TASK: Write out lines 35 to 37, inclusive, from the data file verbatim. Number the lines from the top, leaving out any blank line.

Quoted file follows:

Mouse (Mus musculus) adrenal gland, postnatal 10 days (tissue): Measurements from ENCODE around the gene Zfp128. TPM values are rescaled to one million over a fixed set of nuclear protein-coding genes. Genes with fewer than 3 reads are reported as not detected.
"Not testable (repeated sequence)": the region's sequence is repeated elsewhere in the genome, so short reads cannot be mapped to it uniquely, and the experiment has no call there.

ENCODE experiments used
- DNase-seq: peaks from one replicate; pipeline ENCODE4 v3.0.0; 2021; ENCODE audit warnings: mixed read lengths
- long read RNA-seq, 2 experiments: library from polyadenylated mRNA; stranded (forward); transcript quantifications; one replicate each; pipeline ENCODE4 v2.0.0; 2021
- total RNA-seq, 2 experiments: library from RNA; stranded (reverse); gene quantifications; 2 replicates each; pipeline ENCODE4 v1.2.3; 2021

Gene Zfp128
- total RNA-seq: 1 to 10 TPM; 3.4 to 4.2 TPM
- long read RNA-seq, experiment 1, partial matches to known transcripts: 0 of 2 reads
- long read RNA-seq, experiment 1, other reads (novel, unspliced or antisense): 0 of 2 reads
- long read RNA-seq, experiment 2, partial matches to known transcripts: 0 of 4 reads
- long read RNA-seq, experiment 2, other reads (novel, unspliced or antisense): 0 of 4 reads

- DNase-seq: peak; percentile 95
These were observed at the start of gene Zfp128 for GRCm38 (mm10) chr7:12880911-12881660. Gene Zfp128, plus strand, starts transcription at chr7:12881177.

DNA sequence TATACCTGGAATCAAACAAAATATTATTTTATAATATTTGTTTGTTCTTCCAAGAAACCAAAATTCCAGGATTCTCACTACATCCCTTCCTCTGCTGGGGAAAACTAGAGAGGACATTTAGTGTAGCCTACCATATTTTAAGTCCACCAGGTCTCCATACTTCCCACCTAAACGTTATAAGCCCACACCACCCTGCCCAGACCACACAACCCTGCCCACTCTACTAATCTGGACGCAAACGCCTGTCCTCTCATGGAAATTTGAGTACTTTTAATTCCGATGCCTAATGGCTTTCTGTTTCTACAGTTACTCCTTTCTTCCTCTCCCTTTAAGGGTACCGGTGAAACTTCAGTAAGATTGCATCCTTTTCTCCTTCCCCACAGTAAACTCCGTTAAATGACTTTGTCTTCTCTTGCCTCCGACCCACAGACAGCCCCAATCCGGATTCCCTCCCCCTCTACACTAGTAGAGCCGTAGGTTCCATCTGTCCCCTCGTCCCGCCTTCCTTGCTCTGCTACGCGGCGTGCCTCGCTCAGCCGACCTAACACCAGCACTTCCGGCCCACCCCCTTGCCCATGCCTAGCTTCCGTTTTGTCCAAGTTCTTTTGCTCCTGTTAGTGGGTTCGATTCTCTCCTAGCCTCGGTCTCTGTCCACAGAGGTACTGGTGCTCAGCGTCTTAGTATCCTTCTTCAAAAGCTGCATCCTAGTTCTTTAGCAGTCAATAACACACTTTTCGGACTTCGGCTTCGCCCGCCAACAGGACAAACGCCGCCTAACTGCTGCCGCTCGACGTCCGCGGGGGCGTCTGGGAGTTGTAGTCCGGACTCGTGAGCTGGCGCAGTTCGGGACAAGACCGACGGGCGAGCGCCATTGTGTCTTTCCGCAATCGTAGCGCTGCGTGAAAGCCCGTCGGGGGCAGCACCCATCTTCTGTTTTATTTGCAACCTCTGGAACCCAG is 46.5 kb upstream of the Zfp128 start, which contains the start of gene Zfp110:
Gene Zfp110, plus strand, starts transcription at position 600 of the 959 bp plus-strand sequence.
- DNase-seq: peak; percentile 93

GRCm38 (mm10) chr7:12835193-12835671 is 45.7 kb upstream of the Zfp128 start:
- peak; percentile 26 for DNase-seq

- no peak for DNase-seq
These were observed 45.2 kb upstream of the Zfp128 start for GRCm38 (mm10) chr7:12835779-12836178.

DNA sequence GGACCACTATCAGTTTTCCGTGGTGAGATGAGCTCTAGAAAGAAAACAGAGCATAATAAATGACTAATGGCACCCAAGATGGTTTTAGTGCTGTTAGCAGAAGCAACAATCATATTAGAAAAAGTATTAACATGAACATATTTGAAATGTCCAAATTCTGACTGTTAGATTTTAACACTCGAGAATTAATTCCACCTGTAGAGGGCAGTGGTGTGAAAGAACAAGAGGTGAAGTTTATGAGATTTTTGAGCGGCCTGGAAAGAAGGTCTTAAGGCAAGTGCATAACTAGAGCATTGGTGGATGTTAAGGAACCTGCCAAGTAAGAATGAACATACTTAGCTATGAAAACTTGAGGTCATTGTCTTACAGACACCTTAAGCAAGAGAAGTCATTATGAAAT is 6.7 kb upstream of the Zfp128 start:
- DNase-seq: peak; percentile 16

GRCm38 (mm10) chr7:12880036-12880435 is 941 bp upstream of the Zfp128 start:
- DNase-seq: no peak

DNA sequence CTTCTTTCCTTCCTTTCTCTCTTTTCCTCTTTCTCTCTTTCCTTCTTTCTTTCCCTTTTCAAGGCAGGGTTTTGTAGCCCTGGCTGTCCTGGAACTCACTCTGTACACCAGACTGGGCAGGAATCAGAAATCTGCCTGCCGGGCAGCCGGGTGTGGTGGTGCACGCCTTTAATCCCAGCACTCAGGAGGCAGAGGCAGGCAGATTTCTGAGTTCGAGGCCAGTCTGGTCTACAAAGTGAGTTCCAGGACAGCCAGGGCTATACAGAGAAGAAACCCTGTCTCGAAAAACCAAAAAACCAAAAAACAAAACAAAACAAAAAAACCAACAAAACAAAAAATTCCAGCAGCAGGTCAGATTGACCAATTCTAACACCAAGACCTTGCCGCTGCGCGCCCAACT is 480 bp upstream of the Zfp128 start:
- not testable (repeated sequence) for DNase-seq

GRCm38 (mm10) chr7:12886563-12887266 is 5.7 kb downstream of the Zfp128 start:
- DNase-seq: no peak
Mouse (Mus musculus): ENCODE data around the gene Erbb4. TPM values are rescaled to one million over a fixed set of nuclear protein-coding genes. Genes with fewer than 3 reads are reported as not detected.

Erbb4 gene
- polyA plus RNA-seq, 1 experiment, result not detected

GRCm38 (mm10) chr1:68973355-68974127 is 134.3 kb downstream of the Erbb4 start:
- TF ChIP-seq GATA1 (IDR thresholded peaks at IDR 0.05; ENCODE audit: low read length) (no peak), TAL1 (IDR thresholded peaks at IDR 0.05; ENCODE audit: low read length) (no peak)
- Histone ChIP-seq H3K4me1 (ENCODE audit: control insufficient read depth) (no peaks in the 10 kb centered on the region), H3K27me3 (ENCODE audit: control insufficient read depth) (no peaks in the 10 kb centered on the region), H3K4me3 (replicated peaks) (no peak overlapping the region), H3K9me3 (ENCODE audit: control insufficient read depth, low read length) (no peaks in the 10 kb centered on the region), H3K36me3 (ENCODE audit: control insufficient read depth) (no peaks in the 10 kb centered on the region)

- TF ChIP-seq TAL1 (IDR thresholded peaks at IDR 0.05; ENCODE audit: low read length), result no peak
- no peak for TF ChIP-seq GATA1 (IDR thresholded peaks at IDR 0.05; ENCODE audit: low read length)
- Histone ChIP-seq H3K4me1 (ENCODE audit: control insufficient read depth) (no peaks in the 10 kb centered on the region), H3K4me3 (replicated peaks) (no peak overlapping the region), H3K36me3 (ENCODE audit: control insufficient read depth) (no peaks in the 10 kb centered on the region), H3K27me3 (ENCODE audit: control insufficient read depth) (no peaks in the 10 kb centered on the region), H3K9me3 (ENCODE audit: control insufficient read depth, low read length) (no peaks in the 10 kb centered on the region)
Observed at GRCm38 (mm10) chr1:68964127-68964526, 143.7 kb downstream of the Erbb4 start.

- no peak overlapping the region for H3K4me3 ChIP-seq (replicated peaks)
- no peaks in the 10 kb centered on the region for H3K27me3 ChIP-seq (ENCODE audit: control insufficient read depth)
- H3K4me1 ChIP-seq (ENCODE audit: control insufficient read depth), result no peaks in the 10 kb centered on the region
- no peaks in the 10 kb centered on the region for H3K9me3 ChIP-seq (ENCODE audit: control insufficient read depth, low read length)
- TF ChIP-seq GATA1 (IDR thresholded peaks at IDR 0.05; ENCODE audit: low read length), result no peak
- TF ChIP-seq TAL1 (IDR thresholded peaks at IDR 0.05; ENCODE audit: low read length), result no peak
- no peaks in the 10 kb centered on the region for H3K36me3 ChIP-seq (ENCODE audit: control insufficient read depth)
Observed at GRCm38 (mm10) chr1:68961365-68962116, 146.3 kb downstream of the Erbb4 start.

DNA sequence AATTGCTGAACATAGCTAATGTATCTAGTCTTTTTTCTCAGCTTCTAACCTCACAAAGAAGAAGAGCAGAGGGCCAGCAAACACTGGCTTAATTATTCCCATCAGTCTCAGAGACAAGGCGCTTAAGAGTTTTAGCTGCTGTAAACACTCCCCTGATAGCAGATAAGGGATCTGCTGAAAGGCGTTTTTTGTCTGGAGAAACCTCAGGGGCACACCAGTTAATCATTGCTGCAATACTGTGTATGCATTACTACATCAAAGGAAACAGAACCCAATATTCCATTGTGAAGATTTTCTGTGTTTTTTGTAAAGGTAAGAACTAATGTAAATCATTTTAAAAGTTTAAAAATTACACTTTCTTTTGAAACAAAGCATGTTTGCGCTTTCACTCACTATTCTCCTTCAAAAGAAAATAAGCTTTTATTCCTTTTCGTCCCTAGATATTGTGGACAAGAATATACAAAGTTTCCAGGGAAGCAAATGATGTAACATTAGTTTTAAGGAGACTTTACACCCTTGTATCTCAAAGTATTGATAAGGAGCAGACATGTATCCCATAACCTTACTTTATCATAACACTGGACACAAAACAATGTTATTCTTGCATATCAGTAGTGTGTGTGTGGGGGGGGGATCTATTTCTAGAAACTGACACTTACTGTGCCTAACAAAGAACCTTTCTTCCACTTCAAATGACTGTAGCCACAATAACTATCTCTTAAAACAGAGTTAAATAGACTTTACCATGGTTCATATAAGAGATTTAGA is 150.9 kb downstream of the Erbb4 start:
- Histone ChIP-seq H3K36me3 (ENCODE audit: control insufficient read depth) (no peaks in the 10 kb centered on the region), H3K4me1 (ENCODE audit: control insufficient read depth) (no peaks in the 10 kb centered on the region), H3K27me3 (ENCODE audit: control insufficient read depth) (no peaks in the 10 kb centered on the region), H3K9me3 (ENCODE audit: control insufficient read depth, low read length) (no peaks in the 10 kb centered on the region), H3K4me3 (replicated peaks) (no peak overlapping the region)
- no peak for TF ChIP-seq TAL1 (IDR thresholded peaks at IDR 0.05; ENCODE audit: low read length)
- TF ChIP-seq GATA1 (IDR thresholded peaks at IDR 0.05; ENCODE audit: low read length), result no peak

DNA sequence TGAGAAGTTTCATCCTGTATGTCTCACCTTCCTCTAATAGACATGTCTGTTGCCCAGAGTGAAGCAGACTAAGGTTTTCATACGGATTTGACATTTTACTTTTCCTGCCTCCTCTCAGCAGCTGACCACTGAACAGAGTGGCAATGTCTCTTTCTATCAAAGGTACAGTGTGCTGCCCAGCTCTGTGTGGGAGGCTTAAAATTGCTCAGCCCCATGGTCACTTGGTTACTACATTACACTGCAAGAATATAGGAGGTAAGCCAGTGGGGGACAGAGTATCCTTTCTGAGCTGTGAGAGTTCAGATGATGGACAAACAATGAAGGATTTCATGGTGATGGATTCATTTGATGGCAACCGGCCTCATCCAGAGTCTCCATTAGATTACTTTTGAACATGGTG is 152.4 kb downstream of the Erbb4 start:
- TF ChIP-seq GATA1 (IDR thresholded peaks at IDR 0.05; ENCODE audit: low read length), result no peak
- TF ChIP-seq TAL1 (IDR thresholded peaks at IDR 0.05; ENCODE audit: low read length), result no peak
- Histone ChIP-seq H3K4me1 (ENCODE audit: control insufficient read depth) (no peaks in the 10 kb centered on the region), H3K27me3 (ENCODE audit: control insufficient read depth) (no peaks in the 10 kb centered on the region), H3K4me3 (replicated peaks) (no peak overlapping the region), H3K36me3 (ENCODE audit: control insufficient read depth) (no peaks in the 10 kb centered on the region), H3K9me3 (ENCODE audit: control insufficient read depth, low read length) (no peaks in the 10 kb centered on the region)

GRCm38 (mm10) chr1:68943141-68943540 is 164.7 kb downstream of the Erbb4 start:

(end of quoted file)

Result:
- Histone ChIP-seq H3K4me1 (ENCODE audit: control insufficient read depth) (no peaks in the 10 kb centered on the region), H3K27me3 (ENCODE audit: control insufficient read depth) (no peaks in the 10 kb centered on the region), H3K4me3 (replicated peaks) (no peak overlapping the region), H3K9me3 (ENCODE audit: control insufficient read depth, low read length) (no peaks in the 10 kb centered on the region), H3K36me3 (ENCODE audit: control insufficient read depth) (no peaks in the 10 kb centered on the region)

- TF ChIP-seq TAL1 (IDR thresholded peaks at IDR 0.05; ENCODE audit: low read length), result no peak
- no peak for TF ChIP-seq GATA1 (IDR thresholded peaks at IDR 0.05; ENCODE audit: low read length)